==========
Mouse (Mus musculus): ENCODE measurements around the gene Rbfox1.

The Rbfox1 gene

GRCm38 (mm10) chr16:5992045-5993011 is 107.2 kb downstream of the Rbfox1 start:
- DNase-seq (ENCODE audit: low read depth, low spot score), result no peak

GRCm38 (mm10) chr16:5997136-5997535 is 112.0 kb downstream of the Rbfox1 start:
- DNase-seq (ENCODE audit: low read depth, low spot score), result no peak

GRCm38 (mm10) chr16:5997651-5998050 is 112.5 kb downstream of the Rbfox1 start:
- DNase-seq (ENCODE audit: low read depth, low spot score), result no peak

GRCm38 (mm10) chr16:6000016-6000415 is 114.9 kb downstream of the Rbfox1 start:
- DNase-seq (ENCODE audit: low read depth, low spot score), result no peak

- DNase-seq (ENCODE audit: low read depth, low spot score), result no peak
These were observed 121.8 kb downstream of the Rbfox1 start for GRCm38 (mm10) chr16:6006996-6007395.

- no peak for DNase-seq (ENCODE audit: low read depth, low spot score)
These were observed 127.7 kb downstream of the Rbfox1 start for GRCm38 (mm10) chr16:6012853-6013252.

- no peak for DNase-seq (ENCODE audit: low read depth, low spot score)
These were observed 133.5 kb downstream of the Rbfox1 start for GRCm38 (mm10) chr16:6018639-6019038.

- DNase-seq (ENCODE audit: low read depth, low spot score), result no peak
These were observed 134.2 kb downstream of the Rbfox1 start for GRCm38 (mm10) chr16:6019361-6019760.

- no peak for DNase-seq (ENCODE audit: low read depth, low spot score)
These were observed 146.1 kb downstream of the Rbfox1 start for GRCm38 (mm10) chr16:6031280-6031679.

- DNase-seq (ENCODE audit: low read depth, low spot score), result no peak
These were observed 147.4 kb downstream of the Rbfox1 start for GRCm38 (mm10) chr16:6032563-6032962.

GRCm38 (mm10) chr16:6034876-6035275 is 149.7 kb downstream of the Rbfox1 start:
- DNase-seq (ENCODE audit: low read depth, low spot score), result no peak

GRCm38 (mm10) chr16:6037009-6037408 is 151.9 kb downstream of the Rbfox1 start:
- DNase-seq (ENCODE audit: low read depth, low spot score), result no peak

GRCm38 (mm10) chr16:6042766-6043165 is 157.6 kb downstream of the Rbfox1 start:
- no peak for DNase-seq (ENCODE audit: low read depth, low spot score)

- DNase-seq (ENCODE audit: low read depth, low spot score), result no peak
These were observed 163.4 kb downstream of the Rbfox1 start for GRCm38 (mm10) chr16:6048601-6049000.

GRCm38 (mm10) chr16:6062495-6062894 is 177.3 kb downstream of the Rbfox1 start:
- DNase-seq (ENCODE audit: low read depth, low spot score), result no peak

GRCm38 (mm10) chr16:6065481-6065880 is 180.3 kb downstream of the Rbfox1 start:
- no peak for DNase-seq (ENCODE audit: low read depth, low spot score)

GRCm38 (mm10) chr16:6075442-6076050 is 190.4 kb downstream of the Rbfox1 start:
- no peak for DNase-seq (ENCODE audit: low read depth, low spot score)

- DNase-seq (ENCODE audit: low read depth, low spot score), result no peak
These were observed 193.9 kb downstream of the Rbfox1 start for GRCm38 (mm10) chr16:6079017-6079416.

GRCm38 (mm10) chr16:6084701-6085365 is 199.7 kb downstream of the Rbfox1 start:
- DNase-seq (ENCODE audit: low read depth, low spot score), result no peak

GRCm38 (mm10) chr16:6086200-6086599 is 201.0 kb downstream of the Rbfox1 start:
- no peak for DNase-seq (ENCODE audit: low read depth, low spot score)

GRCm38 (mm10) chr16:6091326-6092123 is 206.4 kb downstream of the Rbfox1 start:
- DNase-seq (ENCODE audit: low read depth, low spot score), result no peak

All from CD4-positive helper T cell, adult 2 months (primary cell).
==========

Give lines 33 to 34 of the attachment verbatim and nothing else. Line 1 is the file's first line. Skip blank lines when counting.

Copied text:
GRCm38 (mm10) chr16:6065481-6065880 is 180.3 kb downstream of the Rbfox1 start:
- no peak for DNase-seq (ENCODE audit: low read depth, low spot score)